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Author
John Selawsky
Senior Java Developer and Tutor at LearningTree

A* Search Algorithm in Java

Different search algorithms are tailored for different tasks. Today we are going to talk about A* search, one of the most effective pathfinding algorithms. This one is very well suited for computer games and building searching graphs such as ways between cities and so on. You may have noticed, for example, in strategic or tactical video games, how after pressing a button, your player or group starts immediately without delay to go across the field to the point you specified. There is no delay precisely because the games use effective algorithms that calculate exactly how the player needs to get somewhere. Or an enemy that unmistakably finds the player and starts walking in the right direction from afar. Usually, the A* algorithm is used for such actions.

What is A* algorithm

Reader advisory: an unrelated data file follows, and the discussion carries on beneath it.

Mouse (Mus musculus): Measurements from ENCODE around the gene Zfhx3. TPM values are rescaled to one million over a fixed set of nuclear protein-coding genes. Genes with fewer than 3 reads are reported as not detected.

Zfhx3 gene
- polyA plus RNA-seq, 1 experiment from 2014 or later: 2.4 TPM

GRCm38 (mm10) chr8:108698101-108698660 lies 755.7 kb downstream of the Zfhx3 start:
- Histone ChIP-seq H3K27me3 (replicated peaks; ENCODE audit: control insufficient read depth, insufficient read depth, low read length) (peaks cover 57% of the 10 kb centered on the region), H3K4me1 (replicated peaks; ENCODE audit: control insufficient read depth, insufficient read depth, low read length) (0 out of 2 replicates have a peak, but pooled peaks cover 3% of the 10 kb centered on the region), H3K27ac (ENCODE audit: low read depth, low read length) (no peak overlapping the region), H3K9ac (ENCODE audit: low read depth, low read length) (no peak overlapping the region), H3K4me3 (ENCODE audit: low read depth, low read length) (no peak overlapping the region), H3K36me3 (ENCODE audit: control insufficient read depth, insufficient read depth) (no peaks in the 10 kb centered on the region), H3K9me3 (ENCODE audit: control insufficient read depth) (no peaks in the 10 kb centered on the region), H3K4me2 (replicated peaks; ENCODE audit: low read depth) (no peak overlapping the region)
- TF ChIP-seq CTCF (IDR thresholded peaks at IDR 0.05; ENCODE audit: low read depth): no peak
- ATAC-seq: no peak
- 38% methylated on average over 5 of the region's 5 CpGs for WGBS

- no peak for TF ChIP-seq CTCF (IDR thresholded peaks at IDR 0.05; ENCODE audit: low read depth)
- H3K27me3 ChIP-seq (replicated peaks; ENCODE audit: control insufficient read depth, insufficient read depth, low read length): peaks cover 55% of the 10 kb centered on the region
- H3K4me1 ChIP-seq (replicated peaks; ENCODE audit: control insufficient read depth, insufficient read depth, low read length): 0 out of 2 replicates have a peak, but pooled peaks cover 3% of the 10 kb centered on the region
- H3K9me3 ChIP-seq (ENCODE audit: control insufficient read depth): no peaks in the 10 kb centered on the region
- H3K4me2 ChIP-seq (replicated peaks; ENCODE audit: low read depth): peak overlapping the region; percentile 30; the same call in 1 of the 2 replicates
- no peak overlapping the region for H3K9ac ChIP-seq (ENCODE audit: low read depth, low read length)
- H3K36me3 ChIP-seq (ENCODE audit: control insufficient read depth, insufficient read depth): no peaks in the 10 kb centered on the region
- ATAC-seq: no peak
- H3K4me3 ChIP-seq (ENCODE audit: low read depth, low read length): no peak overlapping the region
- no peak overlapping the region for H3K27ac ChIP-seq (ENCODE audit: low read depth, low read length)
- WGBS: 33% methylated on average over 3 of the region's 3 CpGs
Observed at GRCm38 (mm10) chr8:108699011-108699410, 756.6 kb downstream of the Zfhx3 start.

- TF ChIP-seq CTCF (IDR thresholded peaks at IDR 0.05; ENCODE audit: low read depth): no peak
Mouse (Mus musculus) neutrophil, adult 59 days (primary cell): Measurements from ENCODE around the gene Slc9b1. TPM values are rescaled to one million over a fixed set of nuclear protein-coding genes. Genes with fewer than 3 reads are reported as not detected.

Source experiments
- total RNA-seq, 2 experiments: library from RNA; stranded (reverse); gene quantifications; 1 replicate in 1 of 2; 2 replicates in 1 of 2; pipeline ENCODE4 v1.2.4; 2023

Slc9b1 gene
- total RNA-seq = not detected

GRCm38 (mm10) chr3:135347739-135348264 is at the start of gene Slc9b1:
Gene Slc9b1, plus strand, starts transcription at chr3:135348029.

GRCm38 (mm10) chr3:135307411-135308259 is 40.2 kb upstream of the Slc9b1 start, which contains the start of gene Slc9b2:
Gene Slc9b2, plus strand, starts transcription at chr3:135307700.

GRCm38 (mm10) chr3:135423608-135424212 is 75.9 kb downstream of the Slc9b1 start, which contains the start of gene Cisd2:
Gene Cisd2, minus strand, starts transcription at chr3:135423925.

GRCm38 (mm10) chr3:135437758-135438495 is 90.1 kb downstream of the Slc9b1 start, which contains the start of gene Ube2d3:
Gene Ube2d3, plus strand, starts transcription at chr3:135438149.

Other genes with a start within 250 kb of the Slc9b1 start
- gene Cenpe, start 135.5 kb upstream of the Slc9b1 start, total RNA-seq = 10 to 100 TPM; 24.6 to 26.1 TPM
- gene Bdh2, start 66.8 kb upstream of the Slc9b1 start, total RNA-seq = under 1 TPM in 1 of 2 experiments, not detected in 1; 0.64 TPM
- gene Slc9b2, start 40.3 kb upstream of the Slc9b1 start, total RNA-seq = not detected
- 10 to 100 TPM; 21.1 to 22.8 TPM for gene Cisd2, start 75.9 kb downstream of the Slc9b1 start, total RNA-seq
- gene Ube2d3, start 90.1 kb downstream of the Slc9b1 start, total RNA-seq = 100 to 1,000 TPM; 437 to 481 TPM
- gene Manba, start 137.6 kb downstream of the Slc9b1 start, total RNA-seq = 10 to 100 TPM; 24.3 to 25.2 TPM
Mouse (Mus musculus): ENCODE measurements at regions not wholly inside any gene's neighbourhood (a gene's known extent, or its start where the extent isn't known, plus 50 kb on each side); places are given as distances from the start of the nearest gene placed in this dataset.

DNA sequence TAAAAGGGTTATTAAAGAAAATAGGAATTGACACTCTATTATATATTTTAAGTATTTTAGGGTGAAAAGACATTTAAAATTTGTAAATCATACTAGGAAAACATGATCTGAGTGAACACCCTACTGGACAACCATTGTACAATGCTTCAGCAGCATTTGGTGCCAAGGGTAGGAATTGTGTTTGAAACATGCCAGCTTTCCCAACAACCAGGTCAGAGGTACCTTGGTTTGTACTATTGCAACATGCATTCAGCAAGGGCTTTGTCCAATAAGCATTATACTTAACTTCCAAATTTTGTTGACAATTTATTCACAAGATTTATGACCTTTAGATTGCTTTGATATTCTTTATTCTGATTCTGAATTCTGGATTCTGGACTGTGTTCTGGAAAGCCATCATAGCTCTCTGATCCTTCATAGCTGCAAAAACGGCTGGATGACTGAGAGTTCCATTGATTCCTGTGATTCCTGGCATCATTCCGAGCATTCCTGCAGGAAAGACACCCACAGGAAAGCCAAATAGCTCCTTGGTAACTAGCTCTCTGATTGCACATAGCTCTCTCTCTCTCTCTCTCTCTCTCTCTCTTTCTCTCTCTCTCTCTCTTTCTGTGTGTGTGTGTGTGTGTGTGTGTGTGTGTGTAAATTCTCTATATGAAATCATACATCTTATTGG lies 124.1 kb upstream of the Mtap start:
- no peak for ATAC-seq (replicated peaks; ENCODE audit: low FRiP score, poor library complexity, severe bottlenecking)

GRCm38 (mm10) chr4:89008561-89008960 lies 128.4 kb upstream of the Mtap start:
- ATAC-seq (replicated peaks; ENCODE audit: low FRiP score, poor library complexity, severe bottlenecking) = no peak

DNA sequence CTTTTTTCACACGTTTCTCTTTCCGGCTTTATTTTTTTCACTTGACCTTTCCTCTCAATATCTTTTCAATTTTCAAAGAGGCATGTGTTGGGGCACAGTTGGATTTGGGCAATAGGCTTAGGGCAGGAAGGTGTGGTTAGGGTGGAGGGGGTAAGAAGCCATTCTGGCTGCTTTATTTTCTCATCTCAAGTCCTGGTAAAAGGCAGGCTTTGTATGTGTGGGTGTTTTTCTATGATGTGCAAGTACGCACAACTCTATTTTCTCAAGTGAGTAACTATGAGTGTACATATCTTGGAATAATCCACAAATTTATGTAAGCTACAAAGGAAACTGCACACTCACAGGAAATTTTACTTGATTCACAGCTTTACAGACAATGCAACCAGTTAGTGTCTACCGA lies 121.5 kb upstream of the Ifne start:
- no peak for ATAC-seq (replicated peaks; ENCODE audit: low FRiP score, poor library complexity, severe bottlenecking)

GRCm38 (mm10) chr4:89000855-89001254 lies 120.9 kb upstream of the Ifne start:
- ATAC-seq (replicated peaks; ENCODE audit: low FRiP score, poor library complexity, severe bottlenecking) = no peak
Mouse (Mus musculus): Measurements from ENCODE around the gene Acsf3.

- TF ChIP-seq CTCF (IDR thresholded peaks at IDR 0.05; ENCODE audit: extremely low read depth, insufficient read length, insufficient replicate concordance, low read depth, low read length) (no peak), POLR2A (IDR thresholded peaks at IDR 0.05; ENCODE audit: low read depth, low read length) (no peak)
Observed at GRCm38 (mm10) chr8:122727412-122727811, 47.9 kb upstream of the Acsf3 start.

Pathfinding algorithm A* is an example of a best-first search algorithm. The purpose of A* algorithm is to find a path from one point to another. It’s one of the classics for searching graph algorithms. Let’s figure out how it works using an example. Imagine a 2D game with a top-down view. Let’s divide our game area into square greed, for example 8*8 cells like a chessboard. Our cells can be one of two types, passable or impassable (obstacle). Each period of time a player or an enemy that approaches the player moves one cell. In games, passable cells can be of a different nature, for example, a flat road, grass or sand, which determines the difficulty of moving along them, but for simplicity we’ll assume that all passable cells are passed in the same way. In the picture below, the blue cells are obstacles. Let's assign one cell (or node) as the start cell (the character is in it), and the other cell as the target or goal cell (the one with the flag), and describe how the A* algorithm works for this case. The character is in cell (1,1) and the target is in cell (7,7). Each cell has horizontal, vertical, and diagonal neighbors. It depends on the game, if we calculate diagonal nodes or not. For example in many top-down view games such as Bomberman or Pacman the characters can move only horizontally or vertically. In this case every node, except touching the edges, has only 4 neighbors. If we are talking about a game where characters can move diagonally, every node can have up to 8 neighbors. At the first step of the algorithm, the cell where the character is located has two neighbors. More precisely, three, but one of them is an obstacle. It is clear that the diagonal way is longer. if we set the side of our cell to be conditionally equal to one, then the length of the diagonal of this cell is equal to the square root of two. This is what the Pythagorean theorem says. To get from cell A to cell B, you must first select one of the neighboring cells, and then the next one, and so on. Also, along the way, understand whether it is possible to get from the initial cell to the target one. The A* algorithm at each step selects one of the neighboring cells in accordance with the value of the function F. This function measures how good a candidate cell is to be included in our shortest path. This is the cost function, and it is the sum of the move function G and the heuristic function.